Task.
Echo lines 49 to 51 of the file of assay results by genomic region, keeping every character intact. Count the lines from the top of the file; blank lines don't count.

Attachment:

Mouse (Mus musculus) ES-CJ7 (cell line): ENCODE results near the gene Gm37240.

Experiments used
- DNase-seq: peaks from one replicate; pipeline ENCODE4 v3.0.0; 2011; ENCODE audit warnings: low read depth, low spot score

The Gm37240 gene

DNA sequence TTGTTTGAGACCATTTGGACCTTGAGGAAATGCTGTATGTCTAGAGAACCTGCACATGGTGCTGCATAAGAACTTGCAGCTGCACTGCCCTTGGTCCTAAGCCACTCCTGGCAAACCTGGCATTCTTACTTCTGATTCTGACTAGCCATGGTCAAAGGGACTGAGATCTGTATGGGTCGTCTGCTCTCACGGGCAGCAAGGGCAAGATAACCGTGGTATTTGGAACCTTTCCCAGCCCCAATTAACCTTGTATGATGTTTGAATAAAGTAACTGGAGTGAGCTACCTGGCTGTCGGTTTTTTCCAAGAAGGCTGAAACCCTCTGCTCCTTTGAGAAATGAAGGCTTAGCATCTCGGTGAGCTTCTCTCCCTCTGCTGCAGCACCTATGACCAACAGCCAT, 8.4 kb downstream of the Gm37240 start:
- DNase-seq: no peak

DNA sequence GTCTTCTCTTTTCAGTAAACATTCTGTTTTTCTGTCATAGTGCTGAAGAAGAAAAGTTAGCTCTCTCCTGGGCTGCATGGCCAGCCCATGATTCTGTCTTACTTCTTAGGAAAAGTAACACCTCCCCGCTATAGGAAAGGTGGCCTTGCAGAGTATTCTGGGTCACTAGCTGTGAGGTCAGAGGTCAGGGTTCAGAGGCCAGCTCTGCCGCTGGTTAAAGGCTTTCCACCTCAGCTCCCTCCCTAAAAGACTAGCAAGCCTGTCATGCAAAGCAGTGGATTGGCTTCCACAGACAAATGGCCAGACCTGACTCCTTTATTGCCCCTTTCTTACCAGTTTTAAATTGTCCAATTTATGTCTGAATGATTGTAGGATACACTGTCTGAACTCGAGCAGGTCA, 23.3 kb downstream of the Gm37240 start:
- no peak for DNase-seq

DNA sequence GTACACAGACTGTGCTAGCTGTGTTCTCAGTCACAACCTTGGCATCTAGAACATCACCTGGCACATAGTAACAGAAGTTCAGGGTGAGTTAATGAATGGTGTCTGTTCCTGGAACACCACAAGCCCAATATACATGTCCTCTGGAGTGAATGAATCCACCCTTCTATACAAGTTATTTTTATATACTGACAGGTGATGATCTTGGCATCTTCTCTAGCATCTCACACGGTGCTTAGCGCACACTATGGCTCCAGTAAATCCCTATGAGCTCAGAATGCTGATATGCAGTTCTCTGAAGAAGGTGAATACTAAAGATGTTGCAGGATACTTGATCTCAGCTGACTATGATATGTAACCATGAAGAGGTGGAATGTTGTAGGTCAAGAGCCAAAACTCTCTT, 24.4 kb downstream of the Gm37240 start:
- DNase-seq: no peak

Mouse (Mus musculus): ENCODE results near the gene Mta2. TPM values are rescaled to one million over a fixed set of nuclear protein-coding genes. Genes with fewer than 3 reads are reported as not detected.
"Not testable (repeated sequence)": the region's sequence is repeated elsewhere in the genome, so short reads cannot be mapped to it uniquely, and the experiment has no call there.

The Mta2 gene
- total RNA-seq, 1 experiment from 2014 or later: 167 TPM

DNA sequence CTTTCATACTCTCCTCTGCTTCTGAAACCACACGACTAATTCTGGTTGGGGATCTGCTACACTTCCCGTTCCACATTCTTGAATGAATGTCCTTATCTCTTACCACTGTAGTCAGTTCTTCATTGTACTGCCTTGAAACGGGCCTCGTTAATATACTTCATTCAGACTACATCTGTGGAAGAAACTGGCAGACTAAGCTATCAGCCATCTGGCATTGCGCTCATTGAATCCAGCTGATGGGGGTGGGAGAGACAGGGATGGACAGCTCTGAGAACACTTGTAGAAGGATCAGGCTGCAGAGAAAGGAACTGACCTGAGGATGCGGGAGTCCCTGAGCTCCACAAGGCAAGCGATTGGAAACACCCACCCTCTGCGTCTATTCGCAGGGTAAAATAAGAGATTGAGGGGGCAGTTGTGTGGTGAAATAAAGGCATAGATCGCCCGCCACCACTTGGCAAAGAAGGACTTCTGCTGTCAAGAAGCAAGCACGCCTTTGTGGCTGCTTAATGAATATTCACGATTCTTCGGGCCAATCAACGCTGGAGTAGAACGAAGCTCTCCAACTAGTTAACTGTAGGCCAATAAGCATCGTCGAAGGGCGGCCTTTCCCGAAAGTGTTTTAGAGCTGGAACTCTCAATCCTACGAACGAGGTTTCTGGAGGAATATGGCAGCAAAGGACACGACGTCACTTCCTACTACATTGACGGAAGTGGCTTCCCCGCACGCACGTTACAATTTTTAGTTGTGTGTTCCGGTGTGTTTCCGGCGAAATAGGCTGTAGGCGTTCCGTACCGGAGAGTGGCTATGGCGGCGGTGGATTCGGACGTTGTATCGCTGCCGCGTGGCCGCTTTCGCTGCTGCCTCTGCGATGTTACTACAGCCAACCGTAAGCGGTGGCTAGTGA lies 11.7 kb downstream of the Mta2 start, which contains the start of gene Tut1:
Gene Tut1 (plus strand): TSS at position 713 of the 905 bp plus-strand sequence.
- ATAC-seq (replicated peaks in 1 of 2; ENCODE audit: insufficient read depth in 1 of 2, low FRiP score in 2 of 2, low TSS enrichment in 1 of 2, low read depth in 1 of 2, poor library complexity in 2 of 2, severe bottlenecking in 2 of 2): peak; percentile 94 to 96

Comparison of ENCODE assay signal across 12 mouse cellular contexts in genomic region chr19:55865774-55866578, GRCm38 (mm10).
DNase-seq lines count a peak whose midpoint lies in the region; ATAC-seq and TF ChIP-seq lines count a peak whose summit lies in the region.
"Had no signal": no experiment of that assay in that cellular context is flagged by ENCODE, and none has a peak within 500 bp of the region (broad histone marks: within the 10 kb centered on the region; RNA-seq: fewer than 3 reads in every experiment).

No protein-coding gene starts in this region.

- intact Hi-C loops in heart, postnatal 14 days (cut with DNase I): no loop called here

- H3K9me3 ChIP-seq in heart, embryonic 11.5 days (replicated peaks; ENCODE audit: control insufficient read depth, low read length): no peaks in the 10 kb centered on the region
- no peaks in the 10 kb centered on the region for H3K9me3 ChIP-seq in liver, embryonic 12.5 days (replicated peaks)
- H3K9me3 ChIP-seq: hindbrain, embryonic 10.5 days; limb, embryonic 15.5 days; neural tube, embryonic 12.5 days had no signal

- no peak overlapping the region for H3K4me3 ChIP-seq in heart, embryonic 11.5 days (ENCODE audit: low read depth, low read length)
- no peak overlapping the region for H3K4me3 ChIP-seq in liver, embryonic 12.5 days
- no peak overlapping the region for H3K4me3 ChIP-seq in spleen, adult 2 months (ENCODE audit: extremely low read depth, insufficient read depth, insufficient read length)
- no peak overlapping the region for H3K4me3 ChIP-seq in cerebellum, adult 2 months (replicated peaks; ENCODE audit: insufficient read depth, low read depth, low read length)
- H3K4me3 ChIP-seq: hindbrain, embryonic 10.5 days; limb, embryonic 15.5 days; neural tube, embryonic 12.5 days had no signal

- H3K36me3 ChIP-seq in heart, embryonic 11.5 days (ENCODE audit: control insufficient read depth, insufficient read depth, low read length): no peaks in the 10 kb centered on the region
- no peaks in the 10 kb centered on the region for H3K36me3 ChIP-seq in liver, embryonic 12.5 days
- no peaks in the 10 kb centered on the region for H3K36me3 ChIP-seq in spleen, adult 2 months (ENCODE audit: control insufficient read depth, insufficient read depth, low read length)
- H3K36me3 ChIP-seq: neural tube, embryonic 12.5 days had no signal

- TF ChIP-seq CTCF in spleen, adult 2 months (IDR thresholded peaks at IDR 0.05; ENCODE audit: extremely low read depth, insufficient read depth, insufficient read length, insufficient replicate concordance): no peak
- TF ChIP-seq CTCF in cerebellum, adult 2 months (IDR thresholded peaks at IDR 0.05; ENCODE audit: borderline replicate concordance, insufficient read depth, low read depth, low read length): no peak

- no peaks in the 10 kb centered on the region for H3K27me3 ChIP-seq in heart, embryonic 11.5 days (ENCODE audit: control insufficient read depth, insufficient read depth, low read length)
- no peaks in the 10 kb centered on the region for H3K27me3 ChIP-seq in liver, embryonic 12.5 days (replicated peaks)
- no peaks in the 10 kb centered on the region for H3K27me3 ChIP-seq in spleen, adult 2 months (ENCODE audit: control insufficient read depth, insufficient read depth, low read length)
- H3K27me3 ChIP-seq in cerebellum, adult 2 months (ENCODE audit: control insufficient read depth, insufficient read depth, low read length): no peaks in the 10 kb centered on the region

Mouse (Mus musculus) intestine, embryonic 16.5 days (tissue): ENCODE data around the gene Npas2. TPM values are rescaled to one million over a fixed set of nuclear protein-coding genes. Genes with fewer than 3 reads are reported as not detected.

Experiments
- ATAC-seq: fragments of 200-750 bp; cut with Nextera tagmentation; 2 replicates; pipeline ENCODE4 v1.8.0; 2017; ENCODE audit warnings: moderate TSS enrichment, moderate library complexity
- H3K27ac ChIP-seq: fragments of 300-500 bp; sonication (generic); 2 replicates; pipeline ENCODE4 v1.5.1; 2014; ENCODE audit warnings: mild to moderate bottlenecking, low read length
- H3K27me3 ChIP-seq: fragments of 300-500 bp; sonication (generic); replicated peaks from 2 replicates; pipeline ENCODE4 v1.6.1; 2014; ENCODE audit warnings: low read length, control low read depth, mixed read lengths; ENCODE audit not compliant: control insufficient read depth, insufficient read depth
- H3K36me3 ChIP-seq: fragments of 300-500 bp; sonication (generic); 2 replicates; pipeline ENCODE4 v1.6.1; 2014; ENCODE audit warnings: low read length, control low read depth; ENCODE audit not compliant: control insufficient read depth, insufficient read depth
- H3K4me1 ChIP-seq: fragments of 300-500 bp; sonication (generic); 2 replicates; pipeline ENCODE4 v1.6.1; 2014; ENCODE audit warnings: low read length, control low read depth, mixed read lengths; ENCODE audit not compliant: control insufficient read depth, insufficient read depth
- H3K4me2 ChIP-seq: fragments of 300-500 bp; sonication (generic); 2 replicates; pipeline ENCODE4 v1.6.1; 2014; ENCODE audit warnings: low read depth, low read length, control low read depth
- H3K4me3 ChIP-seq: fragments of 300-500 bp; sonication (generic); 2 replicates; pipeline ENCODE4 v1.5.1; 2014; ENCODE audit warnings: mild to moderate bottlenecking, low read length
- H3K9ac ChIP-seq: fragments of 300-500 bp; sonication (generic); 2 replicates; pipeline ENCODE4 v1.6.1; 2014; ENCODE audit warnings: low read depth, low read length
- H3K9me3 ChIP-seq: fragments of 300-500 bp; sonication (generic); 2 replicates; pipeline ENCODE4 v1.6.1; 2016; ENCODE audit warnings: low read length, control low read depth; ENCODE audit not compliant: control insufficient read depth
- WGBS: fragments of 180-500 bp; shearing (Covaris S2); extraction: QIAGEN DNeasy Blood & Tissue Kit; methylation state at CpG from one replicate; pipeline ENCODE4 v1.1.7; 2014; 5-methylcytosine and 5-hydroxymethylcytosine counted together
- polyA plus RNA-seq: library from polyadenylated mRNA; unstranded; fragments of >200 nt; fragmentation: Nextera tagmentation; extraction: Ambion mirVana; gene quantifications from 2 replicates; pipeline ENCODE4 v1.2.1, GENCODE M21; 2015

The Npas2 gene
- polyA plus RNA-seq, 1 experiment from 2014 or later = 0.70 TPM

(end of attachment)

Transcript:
- H3K4me3 ChIP-seq: fragments of 300-500 bp; sonication (generic); 2 replicates; pipeline ENCODE4 v1.5.1; 2014; ENCODE audit warnings: mild to moderate bottlenecking, low read length
- H3K9ac ChIP-seq: fragments of 300-500 bp; sonication (generic); 2 replicates; pipeline ENCODE4 v1.6.1; 2014; ENCODE audit warnings: low read depth, low read length
- H3K9me3 ChIP-seq: fragments of 300-500 bp; sonication (generic); 2 replicates; pipeline ENCODE4 v1.6.1; 2016; ENCODE audit warnings: low read length, control low read depth; ENCODE audit not compliant: control insufficient read depth